Archive for April, 2014

Unfulfilling Tasks

April 29, 2014

I saw this expression last week in an interview between my friend and colleague,Linda Samuels, and Francine Jay. Francine is a minimalist. In fact, she is known as Miss Minimalist. Francine told Linda in the interview that being a minimalist involved not making unnecessary purchases, getting rid of unused belongings, and also eliminating unfulfilling tasks. Doing these three things opens your life up and allows you to live more fully.

I will typically advise my clients to stop making unnecessary purchases. You save lots of money by only buying what you really need and not giving in to impulse shopping. When I’m working with a client to declutter a house, a room, a drawer (you get the idea) we always talk about the items that are consistently used and loved. The belongings that are not either loved or useful are those which we talk about donating or consigning.

The idea of eliminating unfulfilling tasks is brand new to me but it makes really good sense. There are many times when we engage in activities which do not resonate with us. Now, I do want to stress the point that I’m not talking about taking care of basic household chores which we all have to do. Yes, they are tasks and perhaps they do not fill us with joy but they need to be done to maintain order and cleanliness within the home. Having said that, what am I talking about? What are those unfulfilling tasks?

I believe these are the tasks that do not give us any satisfaction at all. Do you ever decide to do something because your friends are engaged in this activity and they think you should join in too? Perhaps this activity is not as exciting for you and, in fact, eats up lots of your time. This, I believe, would be an unfulfilling activity (task). If you eliminate this activity you will have time for the activities that resonate with you. Another thought to consider is out sourcing tasks that you don’t want to do, if that is financially feasible. For instance, if cleaning the house really does not give you any satisfaction at all and you can afford to hire a cleaning service then eliminate cleaning from your task list. Maybe gardening – weeding, clipping, lawn mowing – is not a task you like to do but if you can afford a lawn service then that task is also eliminated.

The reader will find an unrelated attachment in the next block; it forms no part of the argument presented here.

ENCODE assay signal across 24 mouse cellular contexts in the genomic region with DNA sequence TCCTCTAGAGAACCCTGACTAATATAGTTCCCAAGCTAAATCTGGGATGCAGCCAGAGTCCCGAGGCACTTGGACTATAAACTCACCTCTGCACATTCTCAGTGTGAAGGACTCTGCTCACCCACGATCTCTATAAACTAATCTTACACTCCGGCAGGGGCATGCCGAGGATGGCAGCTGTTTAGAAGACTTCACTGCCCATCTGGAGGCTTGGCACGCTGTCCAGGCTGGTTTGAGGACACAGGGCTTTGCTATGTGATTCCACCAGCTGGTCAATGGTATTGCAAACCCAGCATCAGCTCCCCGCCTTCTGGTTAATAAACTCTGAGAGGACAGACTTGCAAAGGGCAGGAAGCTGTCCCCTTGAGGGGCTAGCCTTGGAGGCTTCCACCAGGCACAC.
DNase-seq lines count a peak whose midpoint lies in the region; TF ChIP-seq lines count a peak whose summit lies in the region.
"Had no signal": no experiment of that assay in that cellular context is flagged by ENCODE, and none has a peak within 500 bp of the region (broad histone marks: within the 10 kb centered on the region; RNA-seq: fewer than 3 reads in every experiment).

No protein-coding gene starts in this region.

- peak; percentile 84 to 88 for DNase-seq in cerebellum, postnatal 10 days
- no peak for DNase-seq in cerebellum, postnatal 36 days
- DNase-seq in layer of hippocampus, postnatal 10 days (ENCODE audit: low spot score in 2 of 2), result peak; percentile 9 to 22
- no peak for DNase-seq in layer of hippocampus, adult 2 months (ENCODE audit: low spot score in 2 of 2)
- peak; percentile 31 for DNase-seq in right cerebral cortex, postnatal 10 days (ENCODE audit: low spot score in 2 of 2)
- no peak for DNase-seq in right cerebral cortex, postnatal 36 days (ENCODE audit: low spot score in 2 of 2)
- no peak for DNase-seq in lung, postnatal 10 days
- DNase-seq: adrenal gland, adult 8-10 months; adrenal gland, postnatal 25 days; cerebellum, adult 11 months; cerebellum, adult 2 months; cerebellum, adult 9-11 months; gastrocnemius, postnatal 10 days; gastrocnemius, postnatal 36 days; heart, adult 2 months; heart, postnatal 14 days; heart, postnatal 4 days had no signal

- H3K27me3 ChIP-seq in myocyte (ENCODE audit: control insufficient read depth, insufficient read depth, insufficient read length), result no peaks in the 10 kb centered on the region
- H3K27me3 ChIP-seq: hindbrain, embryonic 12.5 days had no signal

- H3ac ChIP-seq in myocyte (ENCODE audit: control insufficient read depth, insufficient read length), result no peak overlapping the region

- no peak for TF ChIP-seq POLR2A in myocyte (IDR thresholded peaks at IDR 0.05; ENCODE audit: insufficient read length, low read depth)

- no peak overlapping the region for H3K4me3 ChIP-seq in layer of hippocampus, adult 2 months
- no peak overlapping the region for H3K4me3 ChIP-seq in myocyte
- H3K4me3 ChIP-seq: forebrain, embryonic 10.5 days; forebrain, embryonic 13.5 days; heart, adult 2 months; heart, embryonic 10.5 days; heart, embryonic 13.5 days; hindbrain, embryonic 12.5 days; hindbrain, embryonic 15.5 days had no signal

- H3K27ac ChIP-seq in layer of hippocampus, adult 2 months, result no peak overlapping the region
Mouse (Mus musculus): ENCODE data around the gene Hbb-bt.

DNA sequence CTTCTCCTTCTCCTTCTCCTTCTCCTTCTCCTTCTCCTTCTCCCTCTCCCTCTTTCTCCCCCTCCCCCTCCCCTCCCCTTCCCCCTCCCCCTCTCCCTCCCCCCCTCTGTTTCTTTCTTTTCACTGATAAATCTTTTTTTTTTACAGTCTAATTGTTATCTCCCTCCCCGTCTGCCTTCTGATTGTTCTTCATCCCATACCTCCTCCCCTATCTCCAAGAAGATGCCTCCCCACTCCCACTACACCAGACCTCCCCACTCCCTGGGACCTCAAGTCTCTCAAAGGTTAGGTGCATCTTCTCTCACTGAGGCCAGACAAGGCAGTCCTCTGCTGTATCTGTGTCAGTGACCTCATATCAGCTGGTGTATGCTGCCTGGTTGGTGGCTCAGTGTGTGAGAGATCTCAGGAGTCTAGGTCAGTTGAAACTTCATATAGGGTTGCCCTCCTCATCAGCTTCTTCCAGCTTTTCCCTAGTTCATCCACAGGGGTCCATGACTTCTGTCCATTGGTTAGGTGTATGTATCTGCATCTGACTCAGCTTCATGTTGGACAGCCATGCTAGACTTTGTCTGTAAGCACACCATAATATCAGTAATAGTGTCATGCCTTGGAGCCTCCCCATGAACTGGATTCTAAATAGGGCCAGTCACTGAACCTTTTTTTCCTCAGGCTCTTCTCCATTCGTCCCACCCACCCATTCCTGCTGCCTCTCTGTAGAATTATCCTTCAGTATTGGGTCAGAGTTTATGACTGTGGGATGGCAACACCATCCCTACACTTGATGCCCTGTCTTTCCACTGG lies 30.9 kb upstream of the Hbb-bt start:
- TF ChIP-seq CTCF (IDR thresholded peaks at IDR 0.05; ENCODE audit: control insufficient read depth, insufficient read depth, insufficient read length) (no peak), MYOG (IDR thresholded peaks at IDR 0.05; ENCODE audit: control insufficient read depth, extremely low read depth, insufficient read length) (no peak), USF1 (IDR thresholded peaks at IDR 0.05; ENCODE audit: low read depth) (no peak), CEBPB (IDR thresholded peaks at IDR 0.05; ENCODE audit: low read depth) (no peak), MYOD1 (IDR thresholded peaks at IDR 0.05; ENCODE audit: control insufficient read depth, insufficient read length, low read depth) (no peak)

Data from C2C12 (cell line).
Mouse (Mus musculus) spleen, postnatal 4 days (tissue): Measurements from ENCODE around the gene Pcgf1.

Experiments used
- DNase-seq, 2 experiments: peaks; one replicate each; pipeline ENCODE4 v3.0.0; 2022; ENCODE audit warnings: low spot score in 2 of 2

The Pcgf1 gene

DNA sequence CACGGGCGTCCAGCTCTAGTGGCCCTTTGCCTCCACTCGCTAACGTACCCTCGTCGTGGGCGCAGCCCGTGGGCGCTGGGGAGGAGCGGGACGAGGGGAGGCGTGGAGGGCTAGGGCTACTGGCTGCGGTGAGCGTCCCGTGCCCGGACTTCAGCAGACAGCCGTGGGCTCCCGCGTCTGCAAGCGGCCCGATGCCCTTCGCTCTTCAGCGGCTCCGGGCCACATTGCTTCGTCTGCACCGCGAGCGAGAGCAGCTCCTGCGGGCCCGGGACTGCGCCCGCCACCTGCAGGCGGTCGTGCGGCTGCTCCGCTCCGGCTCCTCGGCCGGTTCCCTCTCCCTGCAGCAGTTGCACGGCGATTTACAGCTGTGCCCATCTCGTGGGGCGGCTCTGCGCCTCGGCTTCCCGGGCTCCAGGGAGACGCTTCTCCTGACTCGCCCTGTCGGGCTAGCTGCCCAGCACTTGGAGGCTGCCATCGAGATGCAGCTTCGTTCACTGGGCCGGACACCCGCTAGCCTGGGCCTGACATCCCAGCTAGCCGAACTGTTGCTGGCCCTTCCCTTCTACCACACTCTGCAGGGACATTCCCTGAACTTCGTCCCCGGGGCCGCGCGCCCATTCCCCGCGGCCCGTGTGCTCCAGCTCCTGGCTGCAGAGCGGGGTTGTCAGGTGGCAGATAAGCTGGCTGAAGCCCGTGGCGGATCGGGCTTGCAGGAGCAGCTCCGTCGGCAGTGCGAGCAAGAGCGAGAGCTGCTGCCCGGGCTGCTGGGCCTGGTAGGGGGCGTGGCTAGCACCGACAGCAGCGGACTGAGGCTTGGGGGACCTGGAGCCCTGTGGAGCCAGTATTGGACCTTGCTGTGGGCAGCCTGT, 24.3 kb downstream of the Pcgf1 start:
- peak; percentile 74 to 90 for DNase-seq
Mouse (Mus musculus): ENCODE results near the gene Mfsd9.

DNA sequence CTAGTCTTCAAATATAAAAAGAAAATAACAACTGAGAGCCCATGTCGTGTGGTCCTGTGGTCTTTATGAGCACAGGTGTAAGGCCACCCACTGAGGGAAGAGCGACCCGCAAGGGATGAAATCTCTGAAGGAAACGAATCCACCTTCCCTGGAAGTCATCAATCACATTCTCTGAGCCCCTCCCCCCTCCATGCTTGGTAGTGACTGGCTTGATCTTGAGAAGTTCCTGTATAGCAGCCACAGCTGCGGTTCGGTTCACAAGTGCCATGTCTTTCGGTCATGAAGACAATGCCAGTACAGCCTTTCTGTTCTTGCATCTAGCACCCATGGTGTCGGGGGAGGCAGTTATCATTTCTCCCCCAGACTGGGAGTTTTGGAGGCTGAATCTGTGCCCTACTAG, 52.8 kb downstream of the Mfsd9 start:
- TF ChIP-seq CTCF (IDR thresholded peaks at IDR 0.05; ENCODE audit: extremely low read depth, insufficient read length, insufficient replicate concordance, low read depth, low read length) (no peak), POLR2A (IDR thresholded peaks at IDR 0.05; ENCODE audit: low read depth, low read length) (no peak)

Think about how you spend your time. What do you do that brings you satisfaction and what are the chores, tasks, activities that you find unfulfilling? Make a list and see what you want to keep on doing and what you may want to eliminate from your schedule. I’d love to hear your thoughts on this topic so please respond!

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Small changes?

April 16, 2014

Sometimes a small change in the way we do things can have a really HUGE impact. One of my clients had the habit of waiting until April 14th to begin gathering the information needed to prepare his taxes. It would take him all day and most of the night of the 14th to gather everything together, figure out what he had to do, download the forms, etc. You get the idea, I’m sure. Maybe some of you do this very same thing.

Last year, we created a current tax year file. All tax related information went into the file. I encouraged my client to begin preparing his taxes on April 1st which he did. He was finished with his taxes very quickly as he didn’t have to hunt down any information. His taxes were mailed by the end of the first week – without having to lose any sleep! The small change of creating a central place for all tax related information really helped.

Another client was talking to me about doing laundry. For her, laundry is one of those things that just never seems to end – there’s always more to do. To complete the laundry cycle it must be washed, dried, folded, and put away. This client was good about the washed and dried part but emptying the drier, folding and getting the laundry put away was a problem.

In conversation, my client told me that she starts laundry in the evening and remembers to get it out of the washer and into the drier but quite often she forgets about it and then goes to bed. I suggested that she start the laundry in the morning after taking her child to school. This way she’s up and around the house. I also suggested she set a timer to remind herself to take the clothes out of the drier, fold them and put them away. This small change has really worked! Changing the time of day to do the laundry has helped to keep the piles of laundry under control.

What small change can you make in your day which may make a HUGE impact? Write me and let me know.

Tomorrow?

April 9, 2014